From email@example.com Sun Aug 25 13:30:08 2002
Date: Wed, 21 Aug 2002 11:37:26 -0500 (CDT)
Mark Graffis <firstname.lastname@example.org>
Subject: Amazon Indians lose appeal of Texaco case ruling
NEW YORK - Rainforest Indians of Ecuador and Peru have lost an appeal aimed at reinstating nine-year-old litigation against Texaco, alleging that toxic dumping devastated their environment and exposed residents to cancer-causing pollutants.
The U.S. Second Circuit Court of Appeals on Friday affirmed a trial court's ruling dismissing two class-action lawsuits on grounds that the United States was not the proper place for the litigation, and that Ecuador would be a more convenient location.
Texaco, headquartered in White Plains, New York, which is within the Second Circuit's venue, is now known as ChevronTexaco Corp. after merging with Chevron last year.
Although the plaintiffs had filed suit in Manhattan federal court seeking some $1 billion in damages, the Second Circuit said that all the plaintiffs live in Ecuador or Peru, that they sustained their alleged injuries there and their relevant medical and property records are also located in those countries.
The appeals panels said it would also be difficult for a U.S. court to handle the cases.
If these cases proceeded to trial, it would be onerous for a New
York court to manage the translation difficulties arising from cases
with 55,000 putative class members of different indigenous groups
speaking various dialects, the court said.
In addition it would be far more feasible for an Ecuadorian court
to view the polluted areas in question than for a New York court to do
so, the appeals panel said.
The ruling marked the second time the appeals court had considered whether Manhattan was the proper location for the litigation filed here in 1993 and 1994 by residents of the Oriente region of Ecuador and residents of Peru who live downstream from Ecuador's Oriente region.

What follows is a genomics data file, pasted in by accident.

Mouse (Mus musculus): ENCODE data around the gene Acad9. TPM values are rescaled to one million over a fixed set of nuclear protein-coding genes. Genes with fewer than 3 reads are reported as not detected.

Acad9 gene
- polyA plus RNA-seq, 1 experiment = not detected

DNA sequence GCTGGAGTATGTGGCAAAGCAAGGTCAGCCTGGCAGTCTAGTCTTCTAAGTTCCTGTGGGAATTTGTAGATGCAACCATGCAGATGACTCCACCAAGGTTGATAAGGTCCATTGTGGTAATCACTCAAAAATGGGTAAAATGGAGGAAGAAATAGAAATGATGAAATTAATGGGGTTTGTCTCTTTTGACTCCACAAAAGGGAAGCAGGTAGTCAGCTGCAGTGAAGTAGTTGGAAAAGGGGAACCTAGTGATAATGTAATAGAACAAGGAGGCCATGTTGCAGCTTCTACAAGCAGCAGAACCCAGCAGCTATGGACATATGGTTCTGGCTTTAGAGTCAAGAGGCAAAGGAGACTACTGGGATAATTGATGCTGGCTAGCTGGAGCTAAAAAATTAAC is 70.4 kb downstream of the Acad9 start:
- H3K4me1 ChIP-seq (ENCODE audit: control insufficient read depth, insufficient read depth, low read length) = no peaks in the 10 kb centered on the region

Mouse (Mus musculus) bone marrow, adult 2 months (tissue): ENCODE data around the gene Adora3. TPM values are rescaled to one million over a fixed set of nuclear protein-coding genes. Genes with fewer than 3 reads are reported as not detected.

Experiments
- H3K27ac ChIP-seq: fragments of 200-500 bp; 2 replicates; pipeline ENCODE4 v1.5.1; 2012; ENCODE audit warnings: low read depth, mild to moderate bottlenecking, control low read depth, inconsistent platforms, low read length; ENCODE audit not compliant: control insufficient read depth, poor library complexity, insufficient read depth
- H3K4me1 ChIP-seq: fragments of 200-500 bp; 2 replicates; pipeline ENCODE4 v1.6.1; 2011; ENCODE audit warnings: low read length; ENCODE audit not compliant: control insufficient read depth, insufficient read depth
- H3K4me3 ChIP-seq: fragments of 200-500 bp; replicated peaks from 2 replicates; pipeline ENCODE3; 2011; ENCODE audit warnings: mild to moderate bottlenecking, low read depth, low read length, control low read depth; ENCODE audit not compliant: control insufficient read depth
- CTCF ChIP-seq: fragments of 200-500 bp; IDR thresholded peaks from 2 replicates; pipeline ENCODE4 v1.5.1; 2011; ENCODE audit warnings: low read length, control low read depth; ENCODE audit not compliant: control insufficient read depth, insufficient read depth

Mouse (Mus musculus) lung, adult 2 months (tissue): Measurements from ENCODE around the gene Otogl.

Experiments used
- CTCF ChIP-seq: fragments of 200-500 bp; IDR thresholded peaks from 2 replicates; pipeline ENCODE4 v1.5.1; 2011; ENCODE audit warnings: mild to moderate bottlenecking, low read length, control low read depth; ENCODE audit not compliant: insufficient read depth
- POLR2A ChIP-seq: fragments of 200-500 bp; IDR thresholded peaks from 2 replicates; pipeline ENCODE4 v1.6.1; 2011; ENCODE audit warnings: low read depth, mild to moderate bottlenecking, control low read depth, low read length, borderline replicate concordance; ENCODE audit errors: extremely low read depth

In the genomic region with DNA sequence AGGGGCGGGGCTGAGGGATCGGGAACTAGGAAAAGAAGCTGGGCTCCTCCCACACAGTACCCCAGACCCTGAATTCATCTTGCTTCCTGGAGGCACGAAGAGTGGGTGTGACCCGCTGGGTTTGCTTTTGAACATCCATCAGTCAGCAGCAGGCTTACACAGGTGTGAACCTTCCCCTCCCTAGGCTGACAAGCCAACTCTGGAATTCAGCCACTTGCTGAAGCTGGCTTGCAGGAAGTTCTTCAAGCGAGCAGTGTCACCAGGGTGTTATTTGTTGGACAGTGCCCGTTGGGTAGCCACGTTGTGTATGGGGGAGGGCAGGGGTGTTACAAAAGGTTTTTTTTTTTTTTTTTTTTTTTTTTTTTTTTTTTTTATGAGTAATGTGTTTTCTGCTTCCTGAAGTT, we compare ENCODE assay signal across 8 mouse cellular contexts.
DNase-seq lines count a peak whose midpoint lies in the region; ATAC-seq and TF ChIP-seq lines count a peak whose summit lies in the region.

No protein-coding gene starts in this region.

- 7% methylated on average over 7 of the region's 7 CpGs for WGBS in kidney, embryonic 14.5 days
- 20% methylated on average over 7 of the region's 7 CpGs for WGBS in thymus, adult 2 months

The plaintiffs alleged that a Texaco subsidiary dumped an estimated 30 billion gallons of toxic waste into their environment while extracting oil from the Ecuadorean Amazon between 1964 and 1992.
They alleged that instead of pumping the substances back into emptied wells, the Texaco subsidiary dumped them in local rivers, directly into landfills or spread them on the local dirt roads.
They also alleged that the Ecuadorean Pipeline, constructed by Texaco, leaked large amounts of petroleum into the environment. The Indians alleged that they and their families suffered various injuries, including poisoning and development of precancerous growths.
Although Texaco denied allegations in the suits, the merit of the cases was never decided by the trial or appeal courts. Instead arguments focused on where the cases should be heard.
Joseph Kohn, one of the lawyers representing the Indians, told Reuters that the legal team is evaluating the ruling to determine whether to pursue further appeals.
We do think the court made it clear that if the courts in Ecuador
don't hear the cases, they will be heard in the United States,
said Kohn of Philadelphia's Kohn Swift & Graf.
One way or
another, our clients will get the merits heard in court.
The trial court had originally dismissed the suits in 1996 and 1997 on grounds that Ecuador would be the better location.
However, in 1998, the Second Circuit sent the cases back to the trial court for further consideration. The trial court again dismissed the cases last year and the Indians appealed.